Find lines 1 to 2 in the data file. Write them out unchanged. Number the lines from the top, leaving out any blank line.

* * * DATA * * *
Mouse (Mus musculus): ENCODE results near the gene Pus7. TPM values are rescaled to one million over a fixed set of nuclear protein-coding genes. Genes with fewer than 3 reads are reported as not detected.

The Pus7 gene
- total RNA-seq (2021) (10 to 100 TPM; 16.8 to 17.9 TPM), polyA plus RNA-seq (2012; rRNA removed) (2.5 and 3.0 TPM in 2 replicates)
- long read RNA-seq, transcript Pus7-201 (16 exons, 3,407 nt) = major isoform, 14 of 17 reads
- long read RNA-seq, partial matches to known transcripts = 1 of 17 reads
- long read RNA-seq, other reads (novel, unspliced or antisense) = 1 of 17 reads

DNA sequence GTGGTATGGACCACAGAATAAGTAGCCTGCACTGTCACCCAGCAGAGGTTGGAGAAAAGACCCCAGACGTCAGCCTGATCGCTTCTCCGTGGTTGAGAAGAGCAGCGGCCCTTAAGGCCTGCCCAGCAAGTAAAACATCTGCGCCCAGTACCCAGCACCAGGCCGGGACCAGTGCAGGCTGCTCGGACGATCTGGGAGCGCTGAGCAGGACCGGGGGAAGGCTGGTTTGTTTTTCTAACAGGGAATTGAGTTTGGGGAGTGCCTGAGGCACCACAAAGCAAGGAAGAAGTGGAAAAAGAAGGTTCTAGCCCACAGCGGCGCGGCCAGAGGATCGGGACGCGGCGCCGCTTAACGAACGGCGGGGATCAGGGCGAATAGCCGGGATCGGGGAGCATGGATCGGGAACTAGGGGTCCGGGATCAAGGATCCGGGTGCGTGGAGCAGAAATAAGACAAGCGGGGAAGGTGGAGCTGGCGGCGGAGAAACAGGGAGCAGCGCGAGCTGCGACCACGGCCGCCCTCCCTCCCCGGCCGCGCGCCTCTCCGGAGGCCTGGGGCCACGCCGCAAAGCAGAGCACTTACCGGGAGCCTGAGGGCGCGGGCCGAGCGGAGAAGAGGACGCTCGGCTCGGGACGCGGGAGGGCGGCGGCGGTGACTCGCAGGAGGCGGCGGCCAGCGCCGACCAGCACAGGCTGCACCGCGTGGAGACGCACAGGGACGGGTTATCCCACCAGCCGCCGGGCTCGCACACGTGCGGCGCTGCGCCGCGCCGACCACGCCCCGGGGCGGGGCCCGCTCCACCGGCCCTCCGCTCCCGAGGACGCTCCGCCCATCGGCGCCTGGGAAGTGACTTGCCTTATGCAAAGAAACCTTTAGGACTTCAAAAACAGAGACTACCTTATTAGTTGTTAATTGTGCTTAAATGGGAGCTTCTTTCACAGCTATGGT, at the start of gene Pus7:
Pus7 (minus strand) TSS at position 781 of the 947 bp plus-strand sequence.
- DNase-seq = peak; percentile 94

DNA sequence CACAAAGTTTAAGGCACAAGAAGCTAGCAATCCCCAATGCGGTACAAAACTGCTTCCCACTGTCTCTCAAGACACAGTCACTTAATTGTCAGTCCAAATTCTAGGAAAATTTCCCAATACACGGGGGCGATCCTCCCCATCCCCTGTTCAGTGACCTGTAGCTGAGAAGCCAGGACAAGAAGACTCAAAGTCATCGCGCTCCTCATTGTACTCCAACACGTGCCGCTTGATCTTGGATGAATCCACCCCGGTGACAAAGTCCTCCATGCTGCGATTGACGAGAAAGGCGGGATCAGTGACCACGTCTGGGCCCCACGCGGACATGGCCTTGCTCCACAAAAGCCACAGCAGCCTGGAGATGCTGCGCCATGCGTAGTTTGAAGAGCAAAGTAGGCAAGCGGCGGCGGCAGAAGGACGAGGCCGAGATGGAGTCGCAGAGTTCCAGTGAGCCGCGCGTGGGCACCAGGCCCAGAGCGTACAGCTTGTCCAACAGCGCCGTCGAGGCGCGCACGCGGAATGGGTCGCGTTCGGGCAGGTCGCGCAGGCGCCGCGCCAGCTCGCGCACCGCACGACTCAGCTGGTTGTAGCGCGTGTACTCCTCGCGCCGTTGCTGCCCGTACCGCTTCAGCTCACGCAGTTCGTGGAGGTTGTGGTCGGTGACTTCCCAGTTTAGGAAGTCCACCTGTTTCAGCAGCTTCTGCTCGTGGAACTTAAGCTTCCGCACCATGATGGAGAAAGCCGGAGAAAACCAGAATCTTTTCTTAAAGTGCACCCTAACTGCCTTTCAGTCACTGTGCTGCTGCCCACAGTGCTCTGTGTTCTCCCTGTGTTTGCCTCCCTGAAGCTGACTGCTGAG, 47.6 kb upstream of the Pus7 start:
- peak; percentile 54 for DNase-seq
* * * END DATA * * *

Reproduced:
Mouse (Mus musculus): ENCODE results near the gene Pus7. TPM values are rescaled to one million over a fixed set of nuclear protein-coding genes. Genes with fewer than 3 reads are reported as not detected.

The Pus7 gene